Darcy and Elizabeth: A Promise Kept Darcy and Elizabeth: A Promise Kept by Brenda J. Webb
My rating: 4 of 5 stars

A delightful adventure. Six years after last seeing each other in Kent, Elizabeth and Darcy are thrown together when Charles Bingley, married to Jane, becomes deathly ill and asks Darcy, who remained unmarried and with whom he had been estranged, to care for his pregnant wife, two daughters, and Elizabeth who remains as their governess while he sails for Spain to improve his health. Darcy keeps his promise to Darcy and cares for Bingley's family and business. But Bingley's cousin, co-owner of Bingley's business, has been cheating him, and Darcy has much to unravel. More adventures and surprises fill this novel which contains nary a dull moment.

I had read this story just over a year ago and very much enjoyed it but somehow never fully reviewed it. It's a wonderful tale that twisted and turned throughout its length. A stunning read! I would give it a 4.5 if I could!

Rain and Retribution Rain and Retribution by L.L. Diamond
My rating: 4 of 5 stars

Elizabeth flees a forced marriage to Mr. Collins with the assistance of the Hills, trying to get to London to the Gardiners'. But in the pouring rain, her conveyance breaks down, and Mr. Darcy comes to the rescue. When they stop at an inn, Elizabeth becomes ill and thus is compromised, and Mr. Darcy offers marriage...which Elizabeth accepts. Once the several days of rain abate and Elizabeth is able to travel, they marry quickly at Darcy House...and then the romancing begins. :)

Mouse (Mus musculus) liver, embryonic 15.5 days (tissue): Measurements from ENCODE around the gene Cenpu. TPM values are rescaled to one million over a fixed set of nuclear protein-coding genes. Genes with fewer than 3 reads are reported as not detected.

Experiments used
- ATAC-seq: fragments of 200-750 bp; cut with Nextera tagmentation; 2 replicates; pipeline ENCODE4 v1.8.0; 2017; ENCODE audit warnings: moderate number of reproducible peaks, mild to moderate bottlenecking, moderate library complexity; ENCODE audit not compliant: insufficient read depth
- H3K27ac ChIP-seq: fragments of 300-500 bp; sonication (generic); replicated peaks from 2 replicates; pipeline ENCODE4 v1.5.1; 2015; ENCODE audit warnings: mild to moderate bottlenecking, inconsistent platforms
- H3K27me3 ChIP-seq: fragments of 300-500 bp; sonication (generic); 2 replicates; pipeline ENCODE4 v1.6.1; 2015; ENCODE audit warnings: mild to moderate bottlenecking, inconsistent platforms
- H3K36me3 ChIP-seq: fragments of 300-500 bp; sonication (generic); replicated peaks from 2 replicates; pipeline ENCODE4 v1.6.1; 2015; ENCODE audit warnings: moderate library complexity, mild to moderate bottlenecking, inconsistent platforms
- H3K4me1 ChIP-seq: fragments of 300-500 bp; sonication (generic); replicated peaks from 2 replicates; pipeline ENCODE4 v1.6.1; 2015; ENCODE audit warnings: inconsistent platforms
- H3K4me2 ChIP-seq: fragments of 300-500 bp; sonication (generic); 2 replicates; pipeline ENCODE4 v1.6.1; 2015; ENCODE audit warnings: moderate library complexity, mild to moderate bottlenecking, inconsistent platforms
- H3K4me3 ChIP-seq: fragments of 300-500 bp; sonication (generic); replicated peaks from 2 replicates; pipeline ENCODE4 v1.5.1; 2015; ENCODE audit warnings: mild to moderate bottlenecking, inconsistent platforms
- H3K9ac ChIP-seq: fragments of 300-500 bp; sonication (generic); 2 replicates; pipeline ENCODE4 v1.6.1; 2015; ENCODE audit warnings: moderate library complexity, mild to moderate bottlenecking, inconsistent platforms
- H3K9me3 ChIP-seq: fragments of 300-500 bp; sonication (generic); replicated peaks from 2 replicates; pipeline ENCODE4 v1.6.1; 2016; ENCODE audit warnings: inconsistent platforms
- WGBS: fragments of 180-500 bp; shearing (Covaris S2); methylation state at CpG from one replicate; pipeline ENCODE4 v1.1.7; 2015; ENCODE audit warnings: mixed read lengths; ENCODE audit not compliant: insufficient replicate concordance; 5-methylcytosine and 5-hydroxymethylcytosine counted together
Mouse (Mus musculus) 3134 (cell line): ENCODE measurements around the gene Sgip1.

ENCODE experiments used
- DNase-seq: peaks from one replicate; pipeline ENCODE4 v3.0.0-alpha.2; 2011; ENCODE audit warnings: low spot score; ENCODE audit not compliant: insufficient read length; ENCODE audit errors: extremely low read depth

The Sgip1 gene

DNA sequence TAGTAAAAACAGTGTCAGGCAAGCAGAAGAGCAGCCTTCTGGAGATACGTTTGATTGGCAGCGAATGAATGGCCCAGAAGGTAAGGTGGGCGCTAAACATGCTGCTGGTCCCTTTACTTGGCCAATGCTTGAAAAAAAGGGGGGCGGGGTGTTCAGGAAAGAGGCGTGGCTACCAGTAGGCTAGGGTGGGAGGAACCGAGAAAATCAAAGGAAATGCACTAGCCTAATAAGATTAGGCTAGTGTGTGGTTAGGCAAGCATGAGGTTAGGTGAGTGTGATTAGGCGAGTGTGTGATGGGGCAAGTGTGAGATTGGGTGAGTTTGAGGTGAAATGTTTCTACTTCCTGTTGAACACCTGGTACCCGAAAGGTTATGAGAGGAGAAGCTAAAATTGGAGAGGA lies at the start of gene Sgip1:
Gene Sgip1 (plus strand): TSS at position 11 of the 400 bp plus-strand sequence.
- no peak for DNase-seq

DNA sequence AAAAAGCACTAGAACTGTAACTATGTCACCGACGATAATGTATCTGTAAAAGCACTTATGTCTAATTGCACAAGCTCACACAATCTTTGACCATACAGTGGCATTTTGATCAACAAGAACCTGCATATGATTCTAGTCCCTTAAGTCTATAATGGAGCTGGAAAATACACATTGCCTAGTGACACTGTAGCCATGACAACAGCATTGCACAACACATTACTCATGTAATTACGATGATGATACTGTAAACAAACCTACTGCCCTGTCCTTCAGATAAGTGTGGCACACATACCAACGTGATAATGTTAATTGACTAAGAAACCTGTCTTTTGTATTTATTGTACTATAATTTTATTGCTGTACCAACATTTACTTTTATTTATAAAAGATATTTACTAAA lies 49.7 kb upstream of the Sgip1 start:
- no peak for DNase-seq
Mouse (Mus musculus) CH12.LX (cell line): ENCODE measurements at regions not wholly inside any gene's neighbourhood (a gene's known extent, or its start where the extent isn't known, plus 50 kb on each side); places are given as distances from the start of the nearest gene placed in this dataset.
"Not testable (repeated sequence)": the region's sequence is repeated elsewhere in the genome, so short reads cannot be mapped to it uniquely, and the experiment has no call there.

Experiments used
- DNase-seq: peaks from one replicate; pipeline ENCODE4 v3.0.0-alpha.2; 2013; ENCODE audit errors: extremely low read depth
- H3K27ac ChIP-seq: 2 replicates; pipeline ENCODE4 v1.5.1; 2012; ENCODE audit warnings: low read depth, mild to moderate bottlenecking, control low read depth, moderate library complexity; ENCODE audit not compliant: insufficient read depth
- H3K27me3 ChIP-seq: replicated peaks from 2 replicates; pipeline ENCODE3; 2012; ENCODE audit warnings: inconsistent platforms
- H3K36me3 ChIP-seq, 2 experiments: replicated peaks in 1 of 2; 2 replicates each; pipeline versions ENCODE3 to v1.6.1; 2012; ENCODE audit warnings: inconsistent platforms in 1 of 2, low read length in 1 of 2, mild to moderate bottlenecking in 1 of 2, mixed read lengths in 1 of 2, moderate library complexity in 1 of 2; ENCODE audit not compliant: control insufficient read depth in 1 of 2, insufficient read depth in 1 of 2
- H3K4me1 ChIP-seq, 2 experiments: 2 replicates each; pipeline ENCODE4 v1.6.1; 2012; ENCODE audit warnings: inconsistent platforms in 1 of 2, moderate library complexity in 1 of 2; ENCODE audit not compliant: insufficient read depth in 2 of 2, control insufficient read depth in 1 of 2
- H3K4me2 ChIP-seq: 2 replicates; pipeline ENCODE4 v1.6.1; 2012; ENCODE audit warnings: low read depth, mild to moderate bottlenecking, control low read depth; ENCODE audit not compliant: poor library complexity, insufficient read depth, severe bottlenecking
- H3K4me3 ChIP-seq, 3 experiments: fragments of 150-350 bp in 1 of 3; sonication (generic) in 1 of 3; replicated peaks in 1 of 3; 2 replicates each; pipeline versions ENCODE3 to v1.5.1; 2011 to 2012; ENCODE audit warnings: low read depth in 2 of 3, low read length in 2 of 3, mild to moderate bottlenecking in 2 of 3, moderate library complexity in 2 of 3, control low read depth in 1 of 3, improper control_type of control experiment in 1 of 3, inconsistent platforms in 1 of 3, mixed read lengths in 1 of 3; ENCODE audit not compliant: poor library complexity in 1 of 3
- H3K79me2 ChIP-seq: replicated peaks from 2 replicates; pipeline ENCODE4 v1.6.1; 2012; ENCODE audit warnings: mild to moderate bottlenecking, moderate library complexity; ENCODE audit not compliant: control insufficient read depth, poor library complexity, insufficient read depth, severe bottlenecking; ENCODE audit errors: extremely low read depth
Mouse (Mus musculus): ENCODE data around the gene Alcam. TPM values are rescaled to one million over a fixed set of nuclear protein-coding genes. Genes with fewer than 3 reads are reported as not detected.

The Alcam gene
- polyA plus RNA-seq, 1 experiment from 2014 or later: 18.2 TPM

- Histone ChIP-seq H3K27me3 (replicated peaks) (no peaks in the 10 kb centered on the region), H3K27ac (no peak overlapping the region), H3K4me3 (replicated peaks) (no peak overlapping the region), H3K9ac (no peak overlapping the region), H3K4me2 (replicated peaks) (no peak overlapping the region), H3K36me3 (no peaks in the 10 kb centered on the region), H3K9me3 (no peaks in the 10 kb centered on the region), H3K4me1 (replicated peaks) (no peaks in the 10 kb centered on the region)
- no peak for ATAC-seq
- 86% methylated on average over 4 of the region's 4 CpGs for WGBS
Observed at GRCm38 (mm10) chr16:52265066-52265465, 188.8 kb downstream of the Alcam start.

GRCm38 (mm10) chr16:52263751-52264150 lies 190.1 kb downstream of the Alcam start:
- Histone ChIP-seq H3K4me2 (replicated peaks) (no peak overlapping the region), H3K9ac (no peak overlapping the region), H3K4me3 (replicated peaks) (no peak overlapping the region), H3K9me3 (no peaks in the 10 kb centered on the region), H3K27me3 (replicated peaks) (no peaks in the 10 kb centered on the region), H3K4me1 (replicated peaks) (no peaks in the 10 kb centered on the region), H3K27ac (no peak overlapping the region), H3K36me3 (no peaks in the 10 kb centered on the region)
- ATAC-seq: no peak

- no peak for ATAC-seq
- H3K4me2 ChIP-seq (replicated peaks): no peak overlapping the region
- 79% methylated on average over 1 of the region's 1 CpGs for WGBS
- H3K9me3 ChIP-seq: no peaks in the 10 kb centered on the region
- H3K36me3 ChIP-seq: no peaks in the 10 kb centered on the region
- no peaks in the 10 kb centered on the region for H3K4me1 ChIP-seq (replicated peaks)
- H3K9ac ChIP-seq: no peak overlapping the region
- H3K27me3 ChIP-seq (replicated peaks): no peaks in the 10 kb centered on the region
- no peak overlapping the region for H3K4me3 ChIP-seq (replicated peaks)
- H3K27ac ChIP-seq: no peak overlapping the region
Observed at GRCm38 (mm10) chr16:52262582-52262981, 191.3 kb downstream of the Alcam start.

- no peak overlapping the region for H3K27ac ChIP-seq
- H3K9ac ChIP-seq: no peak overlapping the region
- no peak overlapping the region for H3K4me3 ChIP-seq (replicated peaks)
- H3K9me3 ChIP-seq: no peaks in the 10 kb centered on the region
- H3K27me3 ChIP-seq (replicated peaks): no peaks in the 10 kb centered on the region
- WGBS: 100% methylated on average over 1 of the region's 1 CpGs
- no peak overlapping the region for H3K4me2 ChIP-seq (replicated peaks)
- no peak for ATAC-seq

I don't want to give away any more of the plot, but I found this variation of Pride and Prejudice to be so compelling that I literally could not put it down. The plot of Rain and Retribution is full of twists and turns, and I definitely found myself ignoring my work so that I could continue reading!! I love Leslie's novels, and this one is definitely amazing!!

A Corpse at St Andrews Chapel A Corpse at St Andrews Chapel by Melvin R. Starr
My rating: 4 of 5 stars

I don't usually start book series with the second book, but in this case, books #2 and #4 of the wonderfully medieval mysteries Hugh de Singleton, Surgeon Chronicles were sitting on the paperback cart besides our small town library's door, and the covers, then the titles, struck me. I invested my quarter and purchased book #2, and once I had started it, made sure I acquired book #4 on my next library trip.

I quite enjoyed this leisurely mystery, full of details of medieval life in a village outside of Oxford. John Wyclif is also a character as Hugh's mentor, so Hugh often makes pre-Reformation remarks about the abuses of the Church and the value of reading Scriptures for oneself. So I value these insights into medieval faith and practice and the contemplative life of those who follow Christ very much.

The mysteries were also quite intriguing. The books are written in first person, so we get all of Hugh's thoughts and musings along the way. I can't help but to like Hugh; he's an unassuming man of 25-ish, knowing well his weaknesses and well as his strengths. We also get to see him fall in love with the daughter of an Oxford stationer whose beauty and sweetness are a great pull for the students at Oxford.